Apple Inc. faces an initial investigation from France’s data-protection watchdog following a complaint that its personalized advertising feature violates European Union privacy rules.
CNIL, the regulator that oversees privacy and data, is examining allegations from France Digitale, a lobbying group representing startups and venture capital firms, a spokesman for the authority said in response to questions from Bloomberg.
France Digitale says Apple’s personalized advertising feature — which shows ads in the App Store, Apple News, and the Stocks app — is based on users’ data, but doesn’t seek consent before sending targeted ads. The complaint comes as Apple is preparing to release an iPhone and iPad software update that limits how much data third-party advertising systems, such as those from Facebook Inc., can gather about users.
Users are “insufficiently informed” about the use and the processing of their personal data, France Digitale wrote in its complaint submitted last week to CNIL, which was seen by Bloomberg News and confirmed by the regulator.
Apple pointed to its previous comments on the matter when it called the allegations “patently false” and said “privacy is built into the ads we sell on our platform with no tracking.”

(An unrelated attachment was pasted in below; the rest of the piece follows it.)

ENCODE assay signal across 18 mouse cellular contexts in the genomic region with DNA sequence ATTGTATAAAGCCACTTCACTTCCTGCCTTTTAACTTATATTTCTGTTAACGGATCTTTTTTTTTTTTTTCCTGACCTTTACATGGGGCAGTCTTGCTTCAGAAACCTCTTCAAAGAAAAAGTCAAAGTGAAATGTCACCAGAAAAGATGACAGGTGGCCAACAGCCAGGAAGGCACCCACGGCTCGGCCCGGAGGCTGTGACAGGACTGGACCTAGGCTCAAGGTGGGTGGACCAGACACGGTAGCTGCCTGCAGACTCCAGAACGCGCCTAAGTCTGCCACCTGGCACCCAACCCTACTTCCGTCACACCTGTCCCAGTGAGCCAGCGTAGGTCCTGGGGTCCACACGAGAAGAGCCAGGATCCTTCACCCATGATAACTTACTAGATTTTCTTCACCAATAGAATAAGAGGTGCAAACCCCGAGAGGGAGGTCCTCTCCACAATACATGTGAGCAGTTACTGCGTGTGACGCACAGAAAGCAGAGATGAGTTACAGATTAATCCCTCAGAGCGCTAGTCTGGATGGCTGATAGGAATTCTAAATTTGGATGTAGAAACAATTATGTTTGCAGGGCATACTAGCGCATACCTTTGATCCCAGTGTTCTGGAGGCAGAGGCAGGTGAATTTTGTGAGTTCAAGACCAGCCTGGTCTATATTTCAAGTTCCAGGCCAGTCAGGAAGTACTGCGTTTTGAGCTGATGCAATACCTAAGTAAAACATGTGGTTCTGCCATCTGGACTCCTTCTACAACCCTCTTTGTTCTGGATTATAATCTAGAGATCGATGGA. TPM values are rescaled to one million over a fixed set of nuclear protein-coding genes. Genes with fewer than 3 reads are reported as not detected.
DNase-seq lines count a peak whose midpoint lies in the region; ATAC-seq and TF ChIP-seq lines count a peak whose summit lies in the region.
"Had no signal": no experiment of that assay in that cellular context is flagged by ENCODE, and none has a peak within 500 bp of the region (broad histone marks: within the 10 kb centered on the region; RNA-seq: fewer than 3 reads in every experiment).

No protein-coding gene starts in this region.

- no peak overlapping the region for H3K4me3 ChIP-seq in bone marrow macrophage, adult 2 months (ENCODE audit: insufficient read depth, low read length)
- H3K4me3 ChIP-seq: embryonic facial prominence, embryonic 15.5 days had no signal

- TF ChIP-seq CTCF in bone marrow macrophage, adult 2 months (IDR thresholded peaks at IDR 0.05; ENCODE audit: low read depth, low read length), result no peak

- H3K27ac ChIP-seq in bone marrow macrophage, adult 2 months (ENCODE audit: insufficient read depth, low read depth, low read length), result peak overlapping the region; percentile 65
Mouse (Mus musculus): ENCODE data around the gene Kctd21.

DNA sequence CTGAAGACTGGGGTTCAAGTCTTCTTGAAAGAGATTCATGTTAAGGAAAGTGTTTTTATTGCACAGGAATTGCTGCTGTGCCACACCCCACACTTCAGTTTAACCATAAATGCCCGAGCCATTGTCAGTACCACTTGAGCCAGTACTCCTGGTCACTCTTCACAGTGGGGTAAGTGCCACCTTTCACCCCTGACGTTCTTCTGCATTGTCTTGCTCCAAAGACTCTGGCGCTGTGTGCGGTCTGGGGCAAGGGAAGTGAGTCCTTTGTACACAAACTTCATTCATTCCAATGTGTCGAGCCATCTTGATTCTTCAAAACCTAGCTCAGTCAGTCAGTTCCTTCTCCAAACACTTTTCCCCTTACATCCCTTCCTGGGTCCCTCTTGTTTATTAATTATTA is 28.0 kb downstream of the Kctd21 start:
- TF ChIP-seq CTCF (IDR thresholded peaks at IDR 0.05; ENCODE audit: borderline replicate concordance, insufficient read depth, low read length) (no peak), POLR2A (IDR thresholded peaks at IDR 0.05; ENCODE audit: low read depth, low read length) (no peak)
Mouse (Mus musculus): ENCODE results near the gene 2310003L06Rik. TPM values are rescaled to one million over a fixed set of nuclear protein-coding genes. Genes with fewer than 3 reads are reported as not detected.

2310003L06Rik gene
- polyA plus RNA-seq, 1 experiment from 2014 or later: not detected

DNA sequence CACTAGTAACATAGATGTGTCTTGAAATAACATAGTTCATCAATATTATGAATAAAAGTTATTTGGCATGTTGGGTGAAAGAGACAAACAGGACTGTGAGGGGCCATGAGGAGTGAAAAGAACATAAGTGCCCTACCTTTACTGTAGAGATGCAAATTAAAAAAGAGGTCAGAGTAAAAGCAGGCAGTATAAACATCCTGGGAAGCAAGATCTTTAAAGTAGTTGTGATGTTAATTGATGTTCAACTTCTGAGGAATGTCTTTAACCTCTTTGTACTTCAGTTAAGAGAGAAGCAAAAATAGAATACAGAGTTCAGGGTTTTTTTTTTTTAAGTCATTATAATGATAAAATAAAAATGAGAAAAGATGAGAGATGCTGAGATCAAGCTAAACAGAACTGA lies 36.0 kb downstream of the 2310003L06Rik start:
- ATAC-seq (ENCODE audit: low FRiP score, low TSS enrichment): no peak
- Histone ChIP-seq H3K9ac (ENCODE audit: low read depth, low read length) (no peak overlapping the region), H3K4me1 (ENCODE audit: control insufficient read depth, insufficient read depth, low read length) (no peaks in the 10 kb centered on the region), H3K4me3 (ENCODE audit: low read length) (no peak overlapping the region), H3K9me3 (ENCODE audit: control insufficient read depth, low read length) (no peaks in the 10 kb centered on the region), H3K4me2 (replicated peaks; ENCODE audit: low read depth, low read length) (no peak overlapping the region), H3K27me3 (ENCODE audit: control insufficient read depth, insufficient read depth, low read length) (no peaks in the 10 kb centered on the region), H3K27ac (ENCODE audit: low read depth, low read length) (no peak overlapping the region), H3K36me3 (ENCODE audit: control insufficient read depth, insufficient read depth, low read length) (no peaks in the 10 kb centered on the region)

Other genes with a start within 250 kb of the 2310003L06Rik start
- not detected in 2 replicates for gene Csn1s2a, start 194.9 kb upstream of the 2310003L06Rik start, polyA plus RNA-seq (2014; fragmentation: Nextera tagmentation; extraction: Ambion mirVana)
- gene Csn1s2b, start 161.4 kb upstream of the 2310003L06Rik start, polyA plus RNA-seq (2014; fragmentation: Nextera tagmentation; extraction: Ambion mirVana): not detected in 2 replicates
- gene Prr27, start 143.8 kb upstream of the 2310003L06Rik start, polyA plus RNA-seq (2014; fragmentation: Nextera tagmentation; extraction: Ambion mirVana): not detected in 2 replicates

The investigation may eventually be dismissed, lead to requests for Apple to make adjustments to its system or become an in-depth probe with CNIL imposing sanctions, spokesman Yohann Brunet said. The timing of the probe is undefined, he said.
“We have to do a detailed study of what’s been sent to us” before CNIL decides whether the EU’s data protection or e-privacy rules are at issue in the case, Brunet said.
France Digitale’s move comes after a group of French online advertisers filed a complaint with the country’s competition authority, asking it to halt changes to how iPhone users’ data is collected. The group of four advertising lobbies said the changes violated European Union rules on user consent, saying Apple can still deliver personalized advertising via a default setting, holding itself to a different standard.
The French antitrust ruling, which could have implications for Apple’s planned iOS 14 update, is expected as soon as March 17.